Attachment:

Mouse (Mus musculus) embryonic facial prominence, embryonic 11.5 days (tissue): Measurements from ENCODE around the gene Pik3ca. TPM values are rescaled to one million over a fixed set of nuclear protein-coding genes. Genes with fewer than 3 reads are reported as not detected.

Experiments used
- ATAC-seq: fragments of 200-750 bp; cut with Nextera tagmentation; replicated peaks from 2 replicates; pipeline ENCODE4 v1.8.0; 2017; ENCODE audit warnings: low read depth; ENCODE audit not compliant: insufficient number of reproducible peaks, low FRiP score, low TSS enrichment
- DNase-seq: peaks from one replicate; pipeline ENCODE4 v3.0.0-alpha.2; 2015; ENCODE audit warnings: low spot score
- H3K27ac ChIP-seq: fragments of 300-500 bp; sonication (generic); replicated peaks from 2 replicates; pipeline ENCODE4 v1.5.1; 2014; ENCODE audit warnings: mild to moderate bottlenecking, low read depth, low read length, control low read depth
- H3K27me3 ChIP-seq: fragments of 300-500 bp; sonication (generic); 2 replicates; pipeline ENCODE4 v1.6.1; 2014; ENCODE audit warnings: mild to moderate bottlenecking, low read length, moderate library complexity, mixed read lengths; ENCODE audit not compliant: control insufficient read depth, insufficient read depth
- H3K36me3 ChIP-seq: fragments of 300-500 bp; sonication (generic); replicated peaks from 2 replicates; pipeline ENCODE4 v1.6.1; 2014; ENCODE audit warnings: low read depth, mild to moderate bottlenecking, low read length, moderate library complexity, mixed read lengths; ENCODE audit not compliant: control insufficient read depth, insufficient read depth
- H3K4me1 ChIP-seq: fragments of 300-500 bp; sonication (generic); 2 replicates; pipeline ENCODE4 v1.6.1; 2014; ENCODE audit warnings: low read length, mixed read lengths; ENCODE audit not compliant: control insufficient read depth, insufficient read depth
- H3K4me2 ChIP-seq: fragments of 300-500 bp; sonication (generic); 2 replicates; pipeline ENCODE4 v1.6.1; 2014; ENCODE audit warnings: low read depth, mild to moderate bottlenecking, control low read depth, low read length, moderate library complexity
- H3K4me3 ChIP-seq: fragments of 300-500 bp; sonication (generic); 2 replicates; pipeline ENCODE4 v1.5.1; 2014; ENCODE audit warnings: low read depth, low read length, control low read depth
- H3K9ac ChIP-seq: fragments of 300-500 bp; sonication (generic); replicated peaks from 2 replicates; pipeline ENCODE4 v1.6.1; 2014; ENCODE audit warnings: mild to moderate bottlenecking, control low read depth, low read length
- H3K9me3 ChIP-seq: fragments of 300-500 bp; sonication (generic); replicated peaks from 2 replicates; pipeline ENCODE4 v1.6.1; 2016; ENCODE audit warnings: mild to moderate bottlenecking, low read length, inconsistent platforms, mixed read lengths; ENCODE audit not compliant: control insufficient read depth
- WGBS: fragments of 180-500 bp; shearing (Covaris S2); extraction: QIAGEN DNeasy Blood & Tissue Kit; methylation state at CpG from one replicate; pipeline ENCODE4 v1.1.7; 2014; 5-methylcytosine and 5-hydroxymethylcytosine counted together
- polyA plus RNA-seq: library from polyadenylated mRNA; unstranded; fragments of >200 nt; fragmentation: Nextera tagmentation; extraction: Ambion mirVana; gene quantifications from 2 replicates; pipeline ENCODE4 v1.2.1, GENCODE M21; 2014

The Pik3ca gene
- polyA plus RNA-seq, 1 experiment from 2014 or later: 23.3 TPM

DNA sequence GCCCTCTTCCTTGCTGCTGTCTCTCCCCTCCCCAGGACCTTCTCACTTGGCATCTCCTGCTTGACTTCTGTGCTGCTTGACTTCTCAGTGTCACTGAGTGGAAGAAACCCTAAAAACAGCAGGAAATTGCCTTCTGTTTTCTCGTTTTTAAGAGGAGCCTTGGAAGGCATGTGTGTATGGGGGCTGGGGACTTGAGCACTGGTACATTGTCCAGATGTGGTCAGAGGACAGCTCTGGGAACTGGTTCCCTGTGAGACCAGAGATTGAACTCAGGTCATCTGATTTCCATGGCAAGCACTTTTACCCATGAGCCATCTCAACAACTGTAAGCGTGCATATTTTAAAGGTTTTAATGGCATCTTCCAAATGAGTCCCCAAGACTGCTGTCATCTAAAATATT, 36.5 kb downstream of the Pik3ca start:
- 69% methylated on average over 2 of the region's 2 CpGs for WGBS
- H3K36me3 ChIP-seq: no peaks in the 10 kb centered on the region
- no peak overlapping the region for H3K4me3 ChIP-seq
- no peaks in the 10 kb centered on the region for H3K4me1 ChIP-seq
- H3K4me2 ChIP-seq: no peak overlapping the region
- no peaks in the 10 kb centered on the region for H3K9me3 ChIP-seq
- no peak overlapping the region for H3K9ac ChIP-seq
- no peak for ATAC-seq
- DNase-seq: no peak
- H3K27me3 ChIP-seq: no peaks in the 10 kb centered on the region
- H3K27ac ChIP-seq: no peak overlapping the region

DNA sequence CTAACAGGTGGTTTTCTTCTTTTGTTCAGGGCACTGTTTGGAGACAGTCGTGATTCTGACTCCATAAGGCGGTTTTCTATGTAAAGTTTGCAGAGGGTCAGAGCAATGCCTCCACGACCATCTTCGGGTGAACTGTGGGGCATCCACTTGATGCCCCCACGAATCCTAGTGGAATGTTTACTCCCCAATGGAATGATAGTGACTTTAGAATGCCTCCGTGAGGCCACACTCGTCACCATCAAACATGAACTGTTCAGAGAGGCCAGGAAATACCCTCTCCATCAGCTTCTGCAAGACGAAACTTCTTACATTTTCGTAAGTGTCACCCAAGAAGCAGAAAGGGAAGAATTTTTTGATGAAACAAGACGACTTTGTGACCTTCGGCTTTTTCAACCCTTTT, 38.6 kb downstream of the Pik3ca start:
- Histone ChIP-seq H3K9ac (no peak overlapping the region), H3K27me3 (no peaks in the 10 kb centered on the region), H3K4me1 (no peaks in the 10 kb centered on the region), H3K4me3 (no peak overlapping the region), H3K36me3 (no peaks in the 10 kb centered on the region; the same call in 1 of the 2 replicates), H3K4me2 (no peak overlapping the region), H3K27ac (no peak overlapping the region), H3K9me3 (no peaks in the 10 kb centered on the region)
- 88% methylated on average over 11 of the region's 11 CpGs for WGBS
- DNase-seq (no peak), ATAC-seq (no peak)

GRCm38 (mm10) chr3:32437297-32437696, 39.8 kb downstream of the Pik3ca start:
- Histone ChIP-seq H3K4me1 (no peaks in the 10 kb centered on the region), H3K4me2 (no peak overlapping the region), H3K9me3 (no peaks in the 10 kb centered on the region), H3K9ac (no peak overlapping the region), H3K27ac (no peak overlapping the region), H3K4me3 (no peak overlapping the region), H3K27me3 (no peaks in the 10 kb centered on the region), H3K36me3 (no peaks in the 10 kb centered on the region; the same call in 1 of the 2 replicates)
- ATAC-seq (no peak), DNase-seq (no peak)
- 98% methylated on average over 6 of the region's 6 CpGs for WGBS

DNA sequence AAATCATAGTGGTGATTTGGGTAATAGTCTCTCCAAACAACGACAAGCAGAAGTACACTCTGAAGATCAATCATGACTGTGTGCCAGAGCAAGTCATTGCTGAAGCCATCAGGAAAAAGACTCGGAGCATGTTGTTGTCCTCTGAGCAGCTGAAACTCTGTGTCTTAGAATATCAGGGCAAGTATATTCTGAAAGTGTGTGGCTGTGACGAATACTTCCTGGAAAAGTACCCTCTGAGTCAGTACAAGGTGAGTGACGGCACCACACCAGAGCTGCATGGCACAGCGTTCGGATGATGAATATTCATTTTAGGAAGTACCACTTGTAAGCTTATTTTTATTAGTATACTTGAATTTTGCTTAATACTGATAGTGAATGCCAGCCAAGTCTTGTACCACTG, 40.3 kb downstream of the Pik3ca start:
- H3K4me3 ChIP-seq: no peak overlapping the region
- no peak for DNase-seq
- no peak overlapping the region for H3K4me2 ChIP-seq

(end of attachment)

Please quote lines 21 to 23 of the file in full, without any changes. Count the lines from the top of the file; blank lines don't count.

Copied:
- no peaks in the 10 kb centered on the region for H3K4me1 ChIP-seq
- H3K4me2 ChIP-seq: no peak overlapping the region
- no peaks in the 10 kb centered on the region for H3K9me3 ChIP-seq